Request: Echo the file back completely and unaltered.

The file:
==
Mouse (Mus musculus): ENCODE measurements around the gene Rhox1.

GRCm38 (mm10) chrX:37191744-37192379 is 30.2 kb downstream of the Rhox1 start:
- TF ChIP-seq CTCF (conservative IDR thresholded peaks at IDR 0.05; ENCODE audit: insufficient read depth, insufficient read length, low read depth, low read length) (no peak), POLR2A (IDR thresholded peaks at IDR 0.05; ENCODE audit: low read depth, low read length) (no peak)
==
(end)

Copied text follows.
Mouse (Mus musculus): ENCODE measurements around the gene Rhox1.

GRCm38 (mm10) chrX:37191744-37192379 is 30.2 kb downstream of the Rhox1 start:
- TF ChIP-seq CTCF (conservative IDR thresholded peaks at IDR 0.05; ENCODE audit: insufficient read depth, insufficient read length, low read depth, low read length) (no peak), POLR2A (IDR thresholded peaks at IDR 0.05; ENCODE audit: low read depth, low read length) (no peak)